o Discharge area: a location where groundwater flows back up to the surface, and may emerge at springs
o Flows from high to low pressure
o Hydraulic head: the potential energy available to drive the flow of a given volume of groundwater at a location; it can be measured as an elevation above a reference
o Very slow compared to surface water
Rate can vary from 4-500 meters per year (13 to 1640 feet per year)
o Groundwater flow rate is a function the slope of the water table (hydraulic head) and the permeability of the material through which the groundwater is flowing
o Moves at a snail’s pace
∙ Cone of depression: the downward pointing cone shaped surface of the water table in a location where the water table is experiencing drawdown because of pumping at the well
∙ Artesian well
o A well in which water rises on its own (due to angled bedrock and natural pressure within the system)
o Potentiometric surface: the elevation to which water in an artesian system would rise if unimpeded; where there are flowing artesian wells, the potentiometric surface lies above ground
∙ Spring: a natural outlet from which groundwater flows onto the ground surface
o Where the ground surface intersects the water table in a discharge area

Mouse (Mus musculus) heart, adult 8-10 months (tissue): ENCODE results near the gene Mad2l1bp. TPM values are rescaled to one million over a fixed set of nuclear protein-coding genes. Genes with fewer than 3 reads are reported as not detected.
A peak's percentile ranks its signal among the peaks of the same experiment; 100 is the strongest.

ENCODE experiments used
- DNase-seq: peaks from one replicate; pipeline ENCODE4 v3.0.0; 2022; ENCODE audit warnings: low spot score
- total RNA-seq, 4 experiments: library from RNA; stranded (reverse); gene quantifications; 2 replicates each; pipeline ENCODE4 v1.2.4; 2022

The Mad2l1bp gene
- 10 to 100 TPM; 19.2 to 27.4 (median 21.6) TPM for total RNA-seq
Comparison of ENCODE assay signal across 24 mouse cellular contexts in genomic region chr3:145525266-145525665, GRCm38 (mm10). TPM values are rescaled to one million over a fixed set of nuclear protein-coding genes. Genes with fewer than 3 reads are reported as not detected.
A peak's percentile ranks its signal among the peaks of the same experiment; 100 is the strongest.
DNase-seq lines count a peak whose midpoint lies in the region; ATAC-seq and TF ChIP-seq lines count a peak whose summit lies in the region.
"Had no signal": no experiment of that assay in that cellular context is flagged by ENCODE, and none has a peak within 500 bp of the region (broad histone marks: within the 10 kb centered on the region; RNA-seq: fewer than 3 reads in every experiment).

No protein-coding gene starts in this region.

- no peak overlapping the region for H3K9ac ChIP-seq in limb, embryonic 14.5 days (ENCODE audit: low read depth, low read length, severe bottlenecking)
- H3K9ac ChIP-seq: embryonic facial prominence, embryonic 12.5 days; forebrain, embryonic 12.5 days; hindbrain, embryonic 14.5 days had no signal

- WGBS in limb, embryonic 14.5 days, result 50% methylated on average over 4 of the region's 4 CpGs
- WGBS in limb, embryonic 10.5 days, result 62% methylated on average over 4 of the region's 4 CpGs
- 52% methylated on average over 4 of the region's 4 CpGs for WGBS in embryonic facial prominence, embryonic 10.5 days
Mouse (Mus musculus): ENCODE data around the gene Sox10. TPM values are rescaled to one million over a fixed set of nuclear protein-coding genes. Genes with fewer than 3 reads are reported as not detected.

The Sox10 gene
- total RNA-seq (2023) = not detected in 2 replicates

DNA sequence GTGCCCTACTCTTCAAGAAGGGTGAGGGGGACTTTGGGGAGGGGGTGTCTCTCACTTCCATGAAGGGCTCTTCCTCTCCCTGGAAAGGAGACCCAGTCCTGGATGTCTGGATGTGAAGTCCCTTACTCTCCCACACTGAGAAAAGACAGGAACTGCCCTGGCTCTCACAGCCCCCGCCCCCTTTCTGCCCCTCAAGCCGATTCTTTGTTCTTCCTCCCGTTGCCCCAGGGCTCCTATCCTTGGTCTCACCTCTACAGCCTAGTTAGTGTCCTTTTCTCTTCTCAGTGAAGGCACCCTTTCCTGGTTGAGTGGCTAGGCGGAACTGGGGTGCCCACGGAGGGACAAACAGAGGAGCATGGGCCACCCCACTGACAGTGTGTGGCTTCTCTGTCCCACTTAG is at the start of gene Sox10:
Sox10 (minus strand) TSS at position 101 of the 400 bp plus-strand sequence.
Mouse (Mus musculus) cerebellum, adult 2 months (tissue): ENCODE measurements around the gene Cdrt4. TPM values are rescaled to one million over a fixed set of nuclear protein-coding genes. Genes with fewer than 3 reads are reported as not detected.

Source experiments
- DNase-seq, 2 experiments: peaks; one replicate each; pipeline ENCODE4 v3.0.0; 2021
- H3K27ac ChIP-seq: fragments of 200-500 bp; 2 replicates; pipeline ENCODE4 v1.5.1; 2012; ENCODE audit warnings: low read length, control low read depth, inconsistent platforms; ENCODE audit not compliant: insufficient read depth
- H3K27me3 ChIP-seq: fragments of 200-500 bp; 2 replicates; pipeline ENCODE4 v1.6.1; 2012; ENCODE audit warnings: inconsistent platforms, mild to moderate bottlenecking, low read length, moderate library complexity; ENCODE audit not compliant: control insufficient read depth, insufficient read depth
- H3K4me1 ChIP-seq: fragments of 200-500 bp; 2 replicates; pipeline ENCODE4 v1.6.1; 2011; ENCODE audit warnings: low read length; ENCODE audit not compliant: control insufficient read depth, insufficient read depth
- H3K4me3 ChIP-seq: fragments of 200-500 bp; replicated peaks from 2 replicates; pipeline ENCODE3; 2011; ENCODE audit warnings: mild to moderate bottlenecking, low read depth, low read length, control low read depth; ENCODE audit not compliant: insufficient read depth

o Where flowing groundwater collides with a steep, impermeable barrier, and pressure pushes it up to the ground along the barrier
o Where a perched water table intersects the surface of a hill
o Where downward percolating water runs into a relatively impermeable layer and migrates along the top surface of the layer to a hillslope
o Where a network of interconnected fractures channels groundwater to the surface of a hill
∙ Oasis: a verdant (green with grass, etc.) region surrounded by desert, occurring at a place where natural springs provide water to the surface
∙ Hot spring: a spring that emits water ranging in temperature from 30 C to 104 C
∙ Travertine: a rock composed of crystalline calcium carbonate formed by chemical precipitation from groundwater that has seeped out at the ground surface
∙ Groundwater uses
∙ Groundwater concerns
o Over use
o Change of flow direction
o Saltwater intrusion
o Ground subsidence